[11] Kaiser Family Foundation, “States Reporting Medicaid Coverage of Medication Assisted Treatment (MAT) Drugs,” https://www.kff.org/medicaid/state-indicator/states-reporting-medicaid-coverage-of-medication-assisted-treatment-mat-drugs/?currentTimeframe=0&sortModel=%7B%22colId%22:%22Location%22,%22sort%22:%22asc%22%7D.

[12] CHIP Mental Health Parity Act, H.R. 3192, 115th Cong. (2018), May 17, 2018, as amended, https://docs.house.gov/meetings/IF/IF14/20180517/108343/BILLS-1153192ih.pdf; amendment at https://docs.house.gov/meetings/IF/IF14/20180517/108343/BILLS-115-3192-K000379-Amdt-CMT-AMD_01.pdf.

[13] National Institute on Drug Abuse, “Common Comorbidities with Substance Use Disorders,” updated February 2018, https://d14rmgtrwzf5a.cloudfront.net/sites/default/files/1155-common-comorbidities-with-substance-use-disorders.pdf.

[14] Hannah Katch, “States Are Using Flexibility to Create Successful, Innovative Medicaid Programs,” Center on Budget and Policy Priorities, June 13, 2016, https://www.cbpp.org/research/health/states-are-using-flexibility-to-create-successful-innovative-medicaid-programs.

[15] Medicaid Health HOME Act, H.R. 5810, 115th Cong. (2018), https://docs.house.gov/meetings/IF/IF14/20180517/108343/BILLS-1155810ih.pdf.

[16] Jhamirah Howard et al., “The Importance of Medicaid Coverage for Criminal Justice Involved Individuals Reentering Their Communities,” Department of Health and human Services, Assistant Secretary for Planning and Evaluation, April 2016, https://aspe.hhs.gov/system/files/pdf/201476/MedicaidJustice.pdf.

[17] Jordan M. Braciszewski and Robert L. Stout, “Substance Use Among Current and Former Foster Youth: A Systematic Review,” National Center for Biotechnology Information, December 1, 2012, https://www.ncbi.nlm.nih.gov/pmc/articles/PMC3596821/.

[18] Health Insurance for Former Foster Youth Act, H.R. 4998, 115th Cong. (2018), as amended, https://docs.house.gov/meetings/IF/IF14/20180517/108343/BILLS-115-4998-P000034-Amdt-AINS_01.pdf.

[19] At-Risk Youth Medicaid Protection Act of 2017, H.R. 1925, 115th Cong. (2018),  https://docs.house.gov/meetings/IF/IF14/20180517/108343/BILLS-1151925ih.pdf.

[20] Department of Health and Human Services, Office of the Surgeon General, “Facing Addiction in America: The Surgeon General’s Report on Alcohol, Drugs, and Health,” November 2016, https://www.ncbi.nlm.nih.gov/books/NBK424857/pdf/Bookshelf_NBK424857.pdf.

[21] Medicaid Reentry Act, H.R. 4005, 115th Cong. (2018), as amended, https://docs.house.gov/meetings/IF/IF14/20180517/108343/BILLS-115-4005-P000034-Amdt-SUD-REENTRY-AINS_01.pdf.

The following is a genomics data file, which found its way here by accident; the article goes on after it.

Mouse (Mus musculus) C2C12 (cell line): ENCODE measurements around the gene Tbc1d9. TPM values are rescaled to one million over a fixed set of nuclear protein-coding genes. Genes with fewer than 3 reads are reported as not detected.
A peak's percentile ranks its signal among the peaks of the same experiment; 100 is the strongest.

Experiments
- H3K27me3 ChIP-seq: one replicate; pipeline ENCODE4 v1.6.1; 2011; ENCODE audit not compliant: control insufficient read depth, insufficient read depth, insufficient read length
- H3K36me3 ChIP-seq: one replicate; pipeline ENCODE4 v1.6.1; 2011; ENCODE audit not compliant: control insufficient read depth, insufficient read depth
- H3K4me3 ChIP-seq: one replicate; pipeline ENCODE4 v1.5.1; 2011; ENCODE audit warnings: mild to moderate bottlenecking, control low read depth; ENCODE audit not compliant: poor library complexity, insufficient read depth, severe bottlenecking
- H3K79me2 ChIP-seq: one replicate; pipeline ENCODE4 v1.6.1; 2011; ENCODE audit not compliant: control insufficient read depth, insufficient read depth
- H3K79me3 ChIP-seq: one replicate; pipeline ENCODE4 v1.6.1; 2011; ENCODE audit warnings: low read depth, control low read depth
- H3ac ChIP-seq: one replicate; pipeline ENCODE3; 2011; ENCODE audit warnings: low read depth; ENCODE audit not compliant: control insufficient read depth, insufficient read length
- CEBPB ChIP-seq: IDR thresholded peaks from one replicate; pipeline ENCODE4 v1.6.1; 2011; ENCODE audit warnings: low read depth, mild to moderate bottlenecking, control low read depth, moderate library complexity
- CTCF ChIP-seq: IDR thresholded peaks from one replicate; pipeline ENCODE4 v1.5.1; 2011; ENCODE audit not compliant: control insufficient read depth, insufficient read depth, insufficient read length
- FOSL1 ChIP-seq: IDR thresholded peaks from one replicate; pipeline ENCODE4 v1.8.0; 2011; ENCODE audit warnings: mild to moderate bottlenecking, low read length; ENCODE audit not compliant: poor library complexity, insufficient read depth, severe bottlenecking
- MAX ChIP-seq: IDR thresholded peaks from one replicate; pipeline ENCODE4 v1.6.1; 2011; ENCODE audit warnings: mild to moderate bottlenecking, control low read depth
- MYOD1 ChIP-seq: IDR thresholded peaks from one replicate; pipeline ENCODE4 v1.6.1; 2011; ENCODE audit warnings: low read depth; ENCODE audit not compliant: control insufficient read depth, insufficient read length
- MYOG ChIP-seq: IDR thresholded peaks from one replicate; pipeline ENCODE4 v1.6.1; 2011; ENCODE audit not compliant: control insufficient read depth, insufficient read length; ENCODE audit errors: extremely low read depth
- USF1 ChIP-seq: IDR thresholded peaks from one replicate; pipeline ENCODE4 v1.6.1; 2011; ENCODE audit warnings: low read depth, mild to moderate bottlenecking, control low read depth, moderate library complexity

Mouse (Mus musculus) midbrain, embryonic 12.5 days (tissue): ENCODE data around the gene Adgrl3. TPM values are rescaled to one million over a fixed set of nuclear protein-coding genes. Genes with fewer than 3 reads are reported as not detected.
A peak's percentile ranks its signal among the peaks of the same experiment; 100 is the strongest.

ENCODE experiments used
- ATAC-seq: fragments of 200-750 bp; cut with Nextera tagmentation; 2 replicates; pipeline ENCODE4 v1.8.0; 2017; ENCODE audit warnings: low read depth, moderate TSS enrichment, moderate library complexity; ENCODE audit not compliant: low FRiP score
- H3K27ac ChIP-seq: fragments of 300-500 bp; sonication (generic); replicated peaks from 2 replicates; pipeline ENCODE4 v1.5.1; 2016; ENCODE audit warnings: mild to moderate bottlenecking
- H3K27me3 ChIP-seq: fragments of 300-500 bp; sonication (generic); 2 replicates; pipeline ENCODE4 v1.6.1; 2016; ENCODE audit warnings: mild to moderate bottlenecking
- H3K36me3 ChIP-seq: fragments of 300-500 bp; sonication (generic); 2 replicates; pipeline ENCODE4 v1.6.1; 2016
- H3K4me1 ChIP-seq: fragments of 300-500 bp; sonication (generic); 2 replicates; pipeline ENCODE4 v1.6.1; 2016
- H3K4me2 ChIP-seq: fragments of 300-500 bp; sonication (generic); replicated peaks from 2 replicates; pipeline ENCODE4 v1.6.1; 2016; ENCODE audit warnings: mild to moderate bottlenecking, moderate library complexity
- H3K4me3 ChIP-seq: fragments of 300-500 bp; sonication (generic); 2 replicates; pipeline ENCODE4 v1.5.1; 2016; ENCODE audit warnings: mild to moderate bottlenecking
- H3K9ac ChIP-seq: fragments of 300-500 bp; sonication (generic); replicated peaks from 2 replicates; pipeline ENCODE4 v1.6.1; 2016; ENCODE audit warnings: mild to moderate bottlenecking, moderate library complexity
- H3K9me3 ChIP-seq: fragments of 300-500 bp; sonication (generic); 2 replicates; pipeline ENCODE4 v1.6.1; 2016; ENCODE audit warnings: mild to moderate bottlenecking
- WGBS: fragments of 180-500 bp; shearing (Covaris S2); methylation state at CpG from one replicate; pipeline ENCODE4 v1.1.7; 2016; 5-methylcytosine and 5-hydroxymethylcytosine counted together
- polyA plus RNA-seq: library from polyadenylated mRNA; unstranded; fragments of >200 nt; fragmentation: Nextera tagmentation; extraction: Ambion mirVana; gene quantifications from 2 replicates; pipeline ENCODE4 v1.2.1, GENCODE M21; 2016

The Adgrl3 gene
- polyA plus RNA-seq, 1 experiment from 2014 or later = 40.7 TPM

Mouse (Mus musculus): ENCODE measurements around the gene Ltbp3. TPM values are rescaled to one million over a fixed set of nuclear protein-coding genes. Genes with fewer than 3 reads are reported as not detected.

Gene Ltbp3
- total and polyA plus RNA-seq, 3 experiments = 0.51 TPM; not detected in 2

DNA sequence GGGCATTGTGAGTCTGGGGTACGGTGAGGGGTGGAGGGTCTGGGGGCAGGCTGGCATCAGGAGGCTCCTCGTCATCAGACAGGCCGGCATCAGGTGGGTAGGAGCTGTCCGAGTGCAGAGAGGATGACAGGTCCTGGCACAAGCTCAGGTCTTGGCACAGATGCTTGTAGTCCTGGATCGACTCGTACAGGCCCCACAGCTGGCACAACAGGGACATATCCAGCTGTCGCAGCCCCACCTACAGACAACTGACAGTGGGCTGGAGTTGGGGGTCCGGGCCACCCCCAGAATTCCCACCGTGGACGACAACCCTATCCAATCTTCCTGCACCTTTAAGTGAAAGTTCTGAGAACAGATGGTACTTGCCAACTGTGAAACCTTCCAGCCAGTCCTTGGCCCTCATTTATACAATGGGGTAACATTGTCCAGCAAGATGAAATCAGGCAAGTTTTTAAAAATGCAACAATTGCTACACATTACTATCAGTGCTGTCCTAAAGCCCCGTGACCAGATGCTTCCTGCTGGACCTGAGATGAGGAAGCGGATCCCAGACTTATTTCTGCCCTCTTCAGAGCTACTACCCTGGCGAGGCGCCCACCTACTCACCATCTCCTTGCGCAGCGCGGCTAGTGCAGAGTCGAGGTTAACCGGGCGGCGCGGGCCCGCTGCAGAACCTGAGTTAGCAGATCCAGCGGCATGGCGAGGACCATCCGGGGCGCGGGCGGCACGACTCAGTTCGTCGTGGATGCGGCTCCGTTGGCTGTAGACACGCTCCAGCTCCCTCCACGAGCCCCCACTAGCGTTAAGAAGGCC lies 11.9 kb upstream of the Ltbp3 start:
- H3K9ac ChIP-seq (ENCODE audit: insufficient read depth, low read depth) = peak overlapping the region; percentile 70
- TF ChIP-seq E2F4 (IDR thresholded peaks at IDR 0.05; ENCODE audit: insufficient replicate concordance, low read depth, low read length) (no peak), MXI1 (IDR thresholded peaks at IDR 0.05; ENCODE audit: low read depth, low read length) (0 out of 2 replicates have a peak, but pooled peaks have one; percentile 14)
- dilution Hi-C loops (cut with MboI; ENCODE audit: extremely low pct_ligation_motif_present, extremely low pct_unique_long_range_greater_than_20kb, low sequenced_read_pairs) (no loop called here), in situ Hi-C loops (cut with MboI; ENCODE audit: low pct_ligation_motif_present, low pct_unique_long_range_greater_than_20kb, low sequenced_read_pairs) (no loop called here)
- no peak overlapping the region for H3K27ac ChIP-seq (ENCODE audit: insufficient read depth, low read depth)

[22] IMD CARE Act, H.R. 5797, 115th Cong. (2018), https://www.congress.gov/115/bills/hr5797/BILLS-115hr5797ih.pdf.

[23] Katch.

[24] For purposes of defining which individuals with opioid use disorders would have access to care in an IMD under the legislation, the bill defines “opioid prescription pain relievers” as including “fentanyl products.”  It doesn’t specify whether illicitly manufactured fentanyl — in contrast with prescription fentanyl — would be included.  Illicitly manufactured fentanyl is primarily responsible for the rapid increase in U.S. drug overdose deaths. See Centers for Disease Control and Prevention, “Deaths Involving Fentanyl, Fentanyl Analogs, and U-47700 — 10 States, July-December 2016,” November 3, 2017, https://www.cdc.gov/mmwr/volumes/66/wr/mm6643e1.htm.

[25] Centers for Medicare & Medicaid Services, “Strategies to Address the Opioid Epidemic,” November 1, 2017, https://www.medicaid.gov/federal-policy-guidance/downloads/smd17003.pdf.

[26] Paige Winfield Cunningham, “The Health 202: HHS chief pushes Trump opioid commission’s top recommendation,” Washington Post, March 2, 2018, https://www.washingtonpost.com/news/powerpost/paloma/the-health-202/2018/03/02/the-health-202-hhs-chief-pushes-trump-opioid-commission-s-top-recommendation/5a9821f030fb047655a06a2e/.

[27] German Lopez, “The Deadlier Drug Crises That We Don’t Consider Public Health Emergencies,” Vox, October 27, 2017, https://www.vox.com/policy-and-politics/2017/10/27/16557550/alcohol-tobacco-opioids-epidemic-emergency.

[28] Alaska Department of Health and Social Services, “Health Indicator Report of Alcohol Consumption — Binge Drinking,” August 16, 2018, http://ibis.dhss.alaska.gov/indicator/view/AlcConBinDri.AK_US_time.html.

[29] Austin Frakt, “Overshadowed by the Opioid Crisis: A Comeback by Cocaine,” New York Times, March 5, 2018, https://www.nytimes.com/2018/03/05/upshot/overshadowed-by-the-opioid-crisis-a-comeback-by-cocaine.html.

[30] Marisa Peñaloza, “The Opioid Crisis Is Surging In Black, Urban Communities,” National Public Radio, March 8, 2018, https://www.npr.org/2018/03/08/579193399/the-opioid-crisis-frightening-jump-to-black-urban-areas.

[31] Centers for Disease Control and Prevention, “Morbidity and Mortality Weekly Report,” March 30, 2018, https://www.cdc.gov/mmwr/volumes/67/wr/pdfs/mm6712a1-H.pdf.

[32] Congressional Budget Office, Cost Estimate for Opioid Legislation, June 6, 2018, https://www.cbo.gov/system/files/115th-congress-2017-2018/costestimate/53949-opioid.pdf.